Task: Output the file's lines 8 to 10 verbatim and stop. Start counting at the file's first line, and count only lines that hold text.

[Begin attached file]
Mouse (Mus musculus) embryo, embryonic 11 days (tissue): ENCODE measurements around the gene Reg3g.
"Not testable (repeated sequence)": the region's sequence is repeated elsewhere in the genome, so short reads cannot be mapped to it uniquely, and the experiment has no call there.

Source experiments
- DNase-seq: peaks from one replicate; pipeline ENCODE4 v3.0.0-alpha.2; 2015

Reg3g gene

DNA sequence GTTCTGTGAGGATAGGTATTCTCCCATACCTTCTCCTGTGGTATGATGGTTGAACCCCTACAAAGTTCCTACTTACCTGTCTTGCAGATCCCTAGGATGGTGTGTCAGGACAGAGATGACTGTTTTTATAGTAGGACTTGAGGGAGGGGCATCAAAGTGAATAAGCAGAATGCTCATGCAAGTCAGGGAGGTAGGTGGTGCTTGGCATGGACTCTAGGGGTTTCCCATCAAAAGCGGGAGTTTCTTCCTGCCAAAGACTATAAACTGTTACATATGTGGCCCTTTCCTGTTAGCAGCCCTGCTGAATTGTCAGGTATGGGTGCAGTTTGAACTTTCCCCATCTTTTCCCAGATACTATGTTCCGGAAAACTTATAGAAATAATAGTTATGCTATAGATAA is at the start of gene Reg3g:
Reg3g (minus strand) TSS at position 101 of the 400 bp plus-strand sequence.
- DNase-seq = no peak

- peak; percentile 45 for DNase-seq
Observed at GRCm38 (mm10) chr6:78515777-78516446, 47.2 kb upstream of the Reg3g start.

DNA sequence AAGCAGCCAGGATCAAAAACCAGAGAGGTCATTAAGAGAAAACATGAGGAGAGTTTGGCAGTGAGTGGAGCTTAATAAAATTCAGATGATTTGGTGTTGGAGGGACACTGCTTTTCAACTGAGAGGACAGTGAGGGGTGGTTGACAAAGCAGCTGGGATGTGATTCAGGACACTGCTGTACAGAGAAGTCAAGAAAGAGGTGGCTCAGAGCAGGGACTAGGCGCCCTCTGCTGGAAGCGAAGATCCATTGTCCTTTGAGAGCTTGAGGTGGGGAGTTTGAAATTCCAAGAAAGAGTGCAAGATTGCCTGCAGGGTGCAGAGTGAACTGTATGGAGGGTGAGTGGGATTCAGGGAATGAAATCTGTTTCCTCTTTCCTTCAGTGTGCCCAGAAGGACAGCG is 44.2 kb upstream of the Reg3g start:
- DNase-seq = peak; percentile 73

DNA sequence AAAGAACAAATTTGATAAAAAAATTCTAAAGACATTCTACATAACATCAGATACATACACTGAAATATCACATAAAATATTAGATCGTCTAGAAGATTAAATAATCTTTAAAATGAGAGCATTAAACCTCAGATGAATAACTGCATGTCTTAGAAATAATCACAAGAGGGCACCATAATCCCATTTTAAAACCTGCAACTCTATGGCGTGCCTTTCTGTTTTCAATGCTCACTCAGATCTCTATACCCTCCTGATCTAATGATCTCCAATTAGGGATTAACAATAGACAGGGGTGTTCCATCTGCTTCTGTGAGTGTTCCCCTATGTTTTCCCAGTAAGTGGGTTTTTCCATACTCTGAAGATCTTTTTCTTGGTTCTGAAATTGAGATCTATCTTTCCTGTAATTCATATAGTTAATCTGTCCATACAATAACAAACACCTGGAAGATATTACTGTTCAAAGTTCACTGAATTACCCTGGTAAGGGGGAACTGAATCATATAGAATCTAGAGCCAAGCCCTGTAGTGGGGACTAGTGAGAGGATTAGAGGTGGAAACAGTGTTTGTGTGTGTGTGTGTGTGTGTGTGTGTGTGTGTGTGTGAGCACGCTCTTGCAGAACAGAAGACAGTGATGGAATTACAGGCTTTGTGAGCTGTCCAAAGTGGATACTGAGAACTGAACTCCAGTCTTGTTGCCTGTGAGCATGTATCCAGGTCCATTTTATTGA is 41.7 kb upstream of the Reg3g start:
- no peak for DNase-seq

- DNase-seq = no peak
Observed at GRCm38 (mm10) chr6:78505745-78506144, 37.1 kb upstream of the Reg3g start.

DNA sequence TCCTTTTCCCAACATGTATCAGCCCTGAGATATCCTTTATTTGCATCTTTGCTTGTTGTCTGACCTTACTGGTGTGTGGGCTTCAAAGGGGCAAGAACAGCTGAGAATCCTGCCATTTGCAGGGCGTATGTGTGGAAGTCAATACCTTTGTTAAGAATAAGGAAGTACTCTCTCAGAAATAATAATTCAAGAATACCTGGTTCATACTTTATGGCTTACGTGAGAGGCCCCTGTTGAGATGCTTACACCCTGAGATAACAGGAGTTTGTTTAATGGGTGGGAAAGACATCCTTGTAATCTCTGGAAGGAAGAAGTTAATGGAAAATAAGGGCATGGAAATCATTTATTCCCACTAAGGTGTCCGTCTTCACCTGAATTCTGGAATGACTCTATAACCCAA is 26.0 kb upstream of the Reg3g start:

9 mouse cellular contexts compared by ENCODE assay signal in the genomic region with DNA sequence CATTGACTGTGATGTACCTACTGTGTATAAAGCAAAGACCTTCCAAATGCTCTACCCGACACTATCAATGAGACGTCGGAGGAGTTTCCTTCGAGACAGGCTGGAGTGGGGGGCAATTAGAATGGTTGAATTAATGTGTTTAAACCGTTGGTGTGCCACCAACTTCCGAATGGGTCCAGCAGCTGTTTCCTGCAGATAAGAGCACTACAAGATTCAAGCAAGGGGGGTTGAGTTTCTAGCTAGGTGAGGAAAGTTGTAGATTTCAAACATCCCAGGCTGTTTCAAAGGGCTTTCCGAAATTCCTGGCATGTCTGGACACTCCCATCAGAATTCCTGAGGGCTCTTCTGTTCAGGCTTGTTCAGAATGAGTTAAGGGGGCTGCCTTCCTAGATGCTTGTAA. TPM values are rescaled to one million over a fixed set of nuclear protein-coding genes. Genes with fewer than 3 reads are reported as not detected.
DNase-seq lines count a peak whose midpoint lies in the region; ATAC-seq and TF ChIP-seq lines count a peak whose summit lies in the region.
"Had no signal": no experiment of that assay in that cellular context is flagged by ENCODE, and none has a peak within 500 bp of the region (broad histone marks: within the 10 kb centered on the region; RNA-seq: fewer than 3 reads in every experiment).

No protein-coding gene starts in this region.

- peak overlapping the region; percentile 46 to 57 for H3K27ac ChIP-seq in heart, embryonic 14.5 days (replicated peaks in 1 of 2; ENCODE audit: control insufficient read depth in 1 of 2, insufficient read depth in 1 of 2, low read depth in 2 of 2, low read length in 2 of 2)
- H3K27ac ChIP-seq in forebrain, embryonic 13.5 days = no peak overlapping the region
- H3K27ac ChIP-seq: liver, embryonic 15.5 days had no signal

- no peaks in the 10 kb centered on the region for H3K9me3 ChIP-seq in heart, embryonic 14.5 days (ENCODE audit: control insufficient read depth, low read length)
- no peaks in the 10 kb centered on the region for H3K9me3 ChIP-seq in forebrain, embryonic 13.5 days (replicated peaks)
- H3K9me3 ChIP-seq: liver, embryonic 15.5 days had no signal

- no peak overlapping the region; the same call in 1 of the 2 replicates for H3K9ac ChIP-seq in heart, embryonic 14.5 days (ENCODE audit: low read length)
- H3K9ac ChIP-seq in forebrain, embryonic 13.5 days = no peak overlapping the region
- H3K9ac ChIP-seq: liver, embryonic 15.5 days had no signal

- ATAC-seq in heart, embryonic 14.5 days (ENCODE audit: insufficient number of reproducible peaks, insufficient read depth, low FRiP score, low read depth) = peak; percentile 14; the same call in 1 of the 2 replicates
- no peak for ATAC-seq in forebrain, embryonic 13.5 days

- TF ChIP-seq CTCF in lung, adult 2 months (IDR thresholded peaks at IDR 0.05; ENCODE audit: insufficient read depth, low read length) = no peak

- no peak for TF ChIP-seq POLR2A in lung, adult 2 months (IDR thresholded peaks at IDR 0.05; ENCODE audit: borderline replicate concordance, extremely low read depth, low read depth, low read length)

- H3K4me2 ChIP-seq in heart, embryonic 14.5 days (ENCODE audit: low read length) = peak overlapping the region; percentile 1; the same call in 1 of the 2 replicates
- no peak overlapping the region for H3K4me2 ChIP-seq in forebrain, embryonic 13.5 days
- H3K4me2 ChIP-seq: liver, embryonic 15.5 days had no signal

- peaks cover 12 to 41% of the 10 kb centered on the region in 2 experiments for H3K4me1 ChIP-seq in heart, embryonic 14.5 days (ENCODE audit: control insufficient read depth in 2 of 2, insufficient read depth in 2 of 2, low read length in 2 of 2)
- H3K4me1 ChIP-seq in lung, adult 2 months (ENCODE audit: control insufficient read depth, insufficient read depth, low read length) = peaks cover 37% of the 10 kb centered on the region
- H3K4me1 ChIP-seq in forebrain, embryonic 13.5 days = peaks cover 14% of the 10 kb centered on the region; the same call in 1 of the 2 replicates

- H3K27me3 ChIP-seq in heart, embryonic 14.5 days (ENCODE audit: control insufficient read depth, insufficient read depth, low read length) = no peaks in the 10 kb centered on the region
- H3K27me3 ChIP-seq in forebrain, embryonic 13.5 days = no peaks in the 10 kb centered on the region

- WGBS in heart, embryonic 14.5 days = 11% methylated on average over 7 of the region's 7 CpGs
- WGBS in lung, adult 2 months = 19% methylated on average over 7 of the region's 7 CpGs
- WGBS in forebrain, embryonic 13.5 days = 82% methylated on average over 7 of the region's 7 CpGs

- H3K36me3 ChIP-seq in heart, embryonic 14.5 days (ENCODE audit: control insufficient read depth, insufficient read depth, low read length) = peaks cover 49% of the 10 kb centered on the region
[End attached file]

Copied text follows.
- DNase-seq = no peak

- peak; percentile 45 for DNase-seq
Observed at GRCm38 (mm10) chr6:78515777-78516446, 47.2 kb upstream of the Reg3g start.